Faces of Egypt Images by Abdelrahman Gabr – Koree and his Leica S

Half Korean Half Egyptian, born in Queens, New York now based in Alexandria –Egypt, Abdel Rahman Gabr-(Koree) is a Filmmaker and a Photographer. He captures inspiring and engaging stories and creative insights, working across a broad range of media, generating original creative insights and executions in TV Ads, Photography, and Advertising. Founder of Qube Productions & Koree Films, he grew up in a fascinating cultural melting pot consisting primarily of Korean and Egyptian families, so he was certainly no stranger to the joys and challenges of cultural diversity. After 13 years in the U.S. his family moved to Alexandria, Egypt, another city noted for accommodating diverse nationalities and religions but with a distinctly Mediterranean flavour. After finishing high school, he went on to study Computer Engineering but never went to the field.

Abdelrahman Gabr documents the people and places in Egypt with a profound lens, purveying a certain magic in every shot, inspiring wide-eyed patriotism for this chaotic, ancient civilisation. He captures the spirit of specific Egyptian cities through an incredibly cinematic visual rhetoric. His portfolio acts as a beautiful time capsule that blends historic culture with modern day living, almost becoming the ultimate tourism propaganda for Egypt.

You’ve live in very diverse cities and neighborhoods, including Queens in NY and Alexandria in Egypt. How do you find these cities to inspire your work and photography?

I think in my case having a multicultural background with both the Far East, the West and the Middle East in your upbringing makes you look at the world from a different angle, accepting everything and everyone which is different. Also growing up somewhere and just hearing stories about your homeland is a totally different experiences than being born there. Once you arrive you see things totally different than people who live there and take day-to-day life for granted. I think this is what set me apart from other Egyptians I know as it made me more perceptive to how special Egypt is and how unique its people are and same thing goes to photography point of view.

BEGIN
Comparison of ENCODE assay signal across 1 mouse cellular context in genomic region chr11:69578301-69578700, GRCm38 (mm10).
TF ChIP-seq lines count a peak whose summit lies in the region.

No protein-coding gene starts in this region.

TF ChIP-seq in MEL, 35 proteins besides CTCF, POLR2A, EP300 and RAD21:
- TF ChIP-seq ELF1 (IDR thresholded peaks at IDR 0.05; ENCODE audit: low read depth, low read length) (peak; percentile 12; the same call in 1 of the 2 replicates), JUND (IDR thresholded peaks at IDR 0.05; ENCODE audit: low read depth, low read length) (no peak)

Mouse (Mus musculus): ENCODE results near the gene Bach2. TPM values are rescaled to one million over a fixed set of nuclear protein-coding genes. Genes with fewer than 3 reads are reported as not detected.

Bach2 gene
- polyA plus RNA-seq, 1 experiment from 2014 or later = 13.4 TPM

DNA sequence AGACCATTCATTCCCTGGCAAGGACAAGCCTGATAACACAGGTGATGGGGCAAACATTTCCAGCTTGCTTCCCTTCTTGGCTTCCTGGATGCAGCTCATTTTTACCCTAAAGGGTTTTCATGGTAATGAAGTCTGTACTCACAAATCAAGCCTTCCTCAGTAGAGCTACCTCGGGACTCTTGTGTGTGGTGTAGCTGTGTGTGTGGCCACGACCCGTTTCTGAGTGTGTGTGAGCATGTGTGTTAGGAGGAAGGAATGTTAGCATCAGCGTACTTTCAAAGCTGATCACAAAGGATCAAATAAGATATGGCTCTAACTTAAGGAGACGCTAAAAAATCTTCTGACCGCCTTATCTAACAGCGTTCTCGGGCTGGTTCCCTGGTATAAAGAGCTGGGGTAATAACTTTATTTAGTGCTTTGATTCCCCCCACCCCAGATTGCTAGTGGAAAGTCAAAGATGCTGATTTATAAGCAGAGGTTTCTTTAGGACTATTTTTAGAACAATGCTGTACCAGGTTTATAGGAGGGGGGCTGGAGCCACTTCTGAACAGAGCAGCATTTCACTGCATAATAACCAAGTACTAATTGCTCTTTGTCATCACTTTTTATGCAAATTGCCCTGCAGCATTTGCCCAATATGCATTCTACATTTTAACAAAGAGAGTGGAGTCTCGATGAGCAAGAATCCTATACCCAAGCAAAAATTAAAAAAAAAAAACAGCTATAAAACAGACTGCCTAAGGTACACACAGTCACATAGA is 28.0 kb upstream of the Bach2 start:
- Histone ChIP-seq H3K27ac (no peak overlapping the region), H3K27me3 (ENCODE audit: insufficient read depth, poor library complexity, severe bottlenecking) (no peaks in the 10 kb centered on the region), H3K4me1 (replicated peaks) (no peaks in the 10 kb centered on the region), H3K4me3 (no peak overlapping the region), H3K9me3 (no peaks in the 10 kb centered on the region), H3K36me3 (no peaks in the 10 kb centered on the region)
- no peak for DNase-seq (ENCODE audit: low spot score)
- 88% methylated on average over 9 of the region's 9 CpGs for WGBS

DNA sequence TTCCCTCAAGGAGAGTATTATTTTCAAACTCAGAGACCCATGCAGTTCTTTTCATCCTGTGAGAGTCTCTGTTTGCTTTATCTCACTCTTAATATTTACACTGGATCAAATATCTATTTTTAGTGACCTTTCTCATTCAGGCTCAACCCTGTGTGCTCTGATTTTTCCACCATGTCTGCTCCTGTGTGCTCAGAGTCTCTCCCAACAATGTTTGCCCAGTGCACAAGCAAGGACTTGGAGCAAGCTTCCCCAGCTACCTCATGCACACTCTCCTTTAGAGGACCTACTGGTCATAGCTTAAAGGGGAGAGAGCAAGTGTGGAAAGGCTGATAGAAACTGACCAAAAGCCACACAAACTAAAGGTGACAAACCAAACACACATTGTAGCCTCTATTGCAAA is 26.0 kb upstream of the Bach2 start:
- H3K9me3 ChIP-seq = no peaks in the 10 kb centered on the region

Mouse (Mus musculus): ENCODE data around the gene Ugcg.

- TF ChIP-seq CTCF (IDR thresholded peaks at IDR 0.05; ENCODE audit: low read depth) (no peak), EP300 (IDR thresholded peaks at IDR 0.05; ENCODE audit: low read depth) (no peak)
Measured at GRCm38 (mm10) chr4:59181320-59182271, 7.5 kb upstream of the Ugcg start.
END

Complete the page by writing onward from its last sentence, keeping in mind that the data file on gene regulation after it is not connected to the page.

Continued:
You mention your influence of film and movies in your work, hence the cinematic feel your images have. What type of process do you have when creating these images?

There is not much of process as trying to get everything right in camera such  as lighting the subject perfectly, All these photos are directly from camera, very slight adjustments in post production, same thing goes to my videos.

Please talk about the use of the Leica S, its performance and versatility when compared to other similar camera bodies.

As you can see I am traveling to many remote locations around Egypt which there will be tough roads, hiking and taking pictures in the middle of the desert. So the Leica S is a perfect medium format camera for my travels. It’s robust, compact, and weather sealed, you can move anywhere with it easily and of course not to mention its astonishing image quality.

Why did you select the Leica S for your work?

It’s a camera that you really trust, and thats something really important as Photographer or a film maker. Looking through my pictures after shooting, seeing the details of the skin of the subjects on my screen is just beautiful. The Leica S have amazing color tones and clarity which makes you more excited to go out there and take photos, could not ask for more.

What characteristics do you find the most compelling in the Egyptian culture you document? For instance, the image of the man holding the alligator – is this common?

The common characteristics I find  in people that I photographed, is that they have indomitable strength, intensity, and kindness. They go through really tough situations just to earn a decent living, and when you meet them, they are the most generous people you can meet.

Most them are, that’s the interesting part that Egypt has its diversity of tribes and culture, for the picture with the alligator is to be astonishingly natural. All I told him was to hold the alligator for a camera shot and I was amazed at how he just stood up naturally posing for the camera in such a manner as if he has been doing it his entire life. I believe anyone who sees this image can sense the companionship between the man and his dangerous pet.

What type of lighting do you use when shooting these images?

My equipment is pretty outdated. Well, I am using a Profoto Pro B3 1200 AirS power pack and thats the main and only light source with a ProHead plus. And I’m using are 2 modifiers: the Elinchrom 39” Rotalux Deep Octabank and the Rotalux Softbox Elinchrom Octabank 75”.

What do you want to convey through these images for viewers to understand or learn about Egypt?

I want to cover all Egyptian tradition. All I want to accomplish with this work is to show people the Egypt I love and its amazing people so they will fall in love with it the way I have. Having something online that reaches millions of people is the main idea of the project; however, I still believe in the authenticity of holding a book in your hand and owning a piece of history.

Lastly, is there anything else you’d like to add for our readers to know? Are there any other projects you might be working on?

Well this Photo series is a book project, Hopefully it will get published by early next year, and if it goes well I will be going to do a “Faces of  Morocco”  and “Faces of Lebanon “,  and I just got back from Norway using the SL mirrorless camera and I got amazing images out of it, and I am planning to back again in the summer.

Thanks Koree!

To know more about Koree’s work, please visit his official website.

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